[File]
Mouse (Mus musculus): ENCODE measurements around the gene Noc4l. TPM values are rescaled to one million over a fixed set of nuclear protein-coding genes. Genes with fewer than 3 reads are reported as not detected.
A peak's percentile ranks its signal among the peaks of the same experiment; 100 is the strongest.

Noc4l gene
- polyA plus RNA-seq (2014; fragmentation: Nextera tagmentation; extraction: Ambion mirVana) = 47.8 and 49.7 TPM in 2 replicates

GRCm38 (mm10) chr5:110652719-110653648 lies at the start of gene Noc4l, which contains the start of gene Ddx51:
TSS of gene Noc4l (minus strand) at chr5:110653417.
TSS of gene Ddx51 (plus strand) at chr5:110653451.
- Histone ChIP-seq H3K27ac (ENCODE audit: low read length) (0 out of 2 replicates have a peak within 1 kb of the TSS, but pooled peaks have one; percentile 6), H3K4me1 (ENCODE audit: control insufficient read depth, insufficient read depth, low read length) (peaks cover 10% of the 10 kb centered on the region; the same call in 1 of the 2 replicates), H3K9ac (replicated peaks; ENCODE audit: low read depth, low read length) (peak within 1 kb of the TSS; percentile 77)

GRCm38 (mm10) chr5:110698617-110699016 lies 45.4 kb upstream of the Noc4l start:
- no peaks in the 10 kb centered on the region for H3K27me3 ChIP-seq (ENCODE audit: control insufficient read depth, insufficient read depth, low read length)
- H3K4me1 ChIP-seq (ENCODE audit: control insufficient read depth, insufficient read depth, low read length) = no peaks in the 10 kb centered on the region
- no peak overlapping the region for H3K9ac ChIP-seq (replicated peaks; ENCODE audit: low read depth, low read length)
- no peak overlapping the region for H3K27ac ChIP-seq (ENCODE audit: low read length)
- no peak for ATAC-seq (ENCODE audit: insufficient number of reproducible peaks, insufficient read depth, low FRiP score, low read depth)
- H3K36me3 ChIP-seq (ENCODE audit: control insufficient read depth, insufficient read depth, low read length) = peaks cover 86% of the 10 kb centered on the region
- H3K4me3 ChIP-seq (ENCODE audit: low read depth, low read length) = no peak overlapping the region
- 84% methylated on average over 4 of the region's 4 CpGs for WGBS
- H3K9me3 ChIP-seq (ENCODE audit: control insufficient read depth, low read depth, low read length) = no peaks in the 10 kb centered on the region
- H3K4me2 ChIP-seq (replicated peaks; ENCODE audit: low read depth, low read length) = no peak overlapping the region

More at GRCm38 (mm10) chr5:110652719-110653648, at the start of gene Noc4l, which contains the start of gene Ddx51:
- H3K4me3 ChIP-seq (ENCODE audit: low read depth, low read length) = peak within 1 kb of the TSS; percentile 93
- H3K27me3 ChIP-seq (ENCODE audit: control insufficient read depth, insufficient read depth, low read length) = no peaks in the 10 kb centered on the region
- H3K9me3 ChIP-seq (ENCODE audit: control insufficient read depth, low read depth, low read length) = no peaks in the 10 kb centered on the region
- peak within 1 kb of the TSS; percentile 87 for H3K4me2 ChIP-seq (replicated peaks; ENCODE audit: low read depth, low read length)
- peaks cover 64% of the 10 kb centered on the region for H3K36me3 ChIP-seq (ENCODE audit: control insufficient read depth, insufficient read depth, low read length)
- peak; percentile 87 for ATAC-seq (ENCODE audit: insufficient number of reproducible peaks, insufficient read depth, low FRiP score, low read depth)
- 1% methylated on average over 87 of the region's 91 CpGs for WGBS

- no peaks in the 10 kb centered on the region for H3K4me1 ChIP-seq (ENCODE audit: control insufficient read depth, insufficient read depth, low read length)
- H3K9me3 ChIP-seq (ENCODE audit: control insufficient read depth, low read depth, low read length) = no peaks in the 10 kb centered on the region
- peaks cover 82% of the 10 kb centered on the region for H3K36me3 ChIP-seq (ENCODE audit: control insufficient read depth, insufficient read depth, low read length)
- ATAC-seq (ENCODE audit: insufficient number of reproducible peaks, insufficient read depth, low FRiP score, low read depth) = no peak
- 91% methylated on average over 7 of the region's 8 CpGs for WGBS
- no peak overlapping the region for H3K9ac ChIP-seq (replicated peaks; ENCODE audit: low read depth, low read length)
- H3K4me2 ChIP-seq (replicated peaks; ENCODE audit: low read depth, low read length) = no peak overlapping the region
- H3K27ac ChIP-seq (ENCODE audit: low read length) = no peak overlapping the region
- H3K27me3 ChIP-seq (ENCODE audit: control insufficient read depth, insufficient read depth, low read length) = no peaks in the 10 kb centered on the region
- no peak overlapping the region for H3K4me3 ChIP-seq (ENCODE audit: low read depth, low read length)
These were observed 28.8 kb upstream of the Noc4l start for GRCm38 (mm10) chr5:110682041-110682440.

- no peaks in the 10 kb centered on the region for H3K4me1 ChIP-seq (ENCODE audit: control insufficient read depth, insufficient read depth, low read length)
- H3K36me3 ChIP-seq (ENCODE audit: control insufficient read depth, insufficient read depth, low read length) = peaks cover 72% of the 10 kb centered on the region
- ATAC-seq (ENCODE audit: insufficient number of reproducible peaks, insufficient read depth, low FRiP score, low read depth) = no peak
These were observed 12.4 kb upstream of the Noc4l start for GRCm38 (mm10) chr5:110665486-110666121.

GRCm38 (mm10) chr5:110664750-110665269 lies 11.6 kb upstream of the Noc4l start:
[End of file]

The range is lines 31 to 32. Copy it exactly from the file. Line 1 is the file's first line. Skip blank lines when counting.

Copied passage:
- ATAC-seq (ENCODE audit: insufficient number of reproducible peaks, insufficient read depth, low FRiP score, low read depth) = no peak
- 91% methylated on average over 7 of the region's 8 CpGs for WGBS